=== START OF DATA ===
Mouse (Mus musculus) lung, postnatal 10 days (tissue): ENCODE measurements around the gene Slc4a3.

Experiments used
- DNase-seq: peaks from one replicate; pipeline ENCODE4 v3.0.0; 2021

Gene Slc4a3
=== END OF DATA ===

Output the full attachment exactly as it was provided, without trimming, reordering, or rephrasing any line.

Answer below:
Mouse (Mus musculus) lung, postnatal 10 days (tissue): ENCODE measurements around the gene Slc4a3.

Experiments used
- DNase-seq: peaks from one replicate; pipeline ENCODE4 v3.0.0; 2021

Gene Slc4a3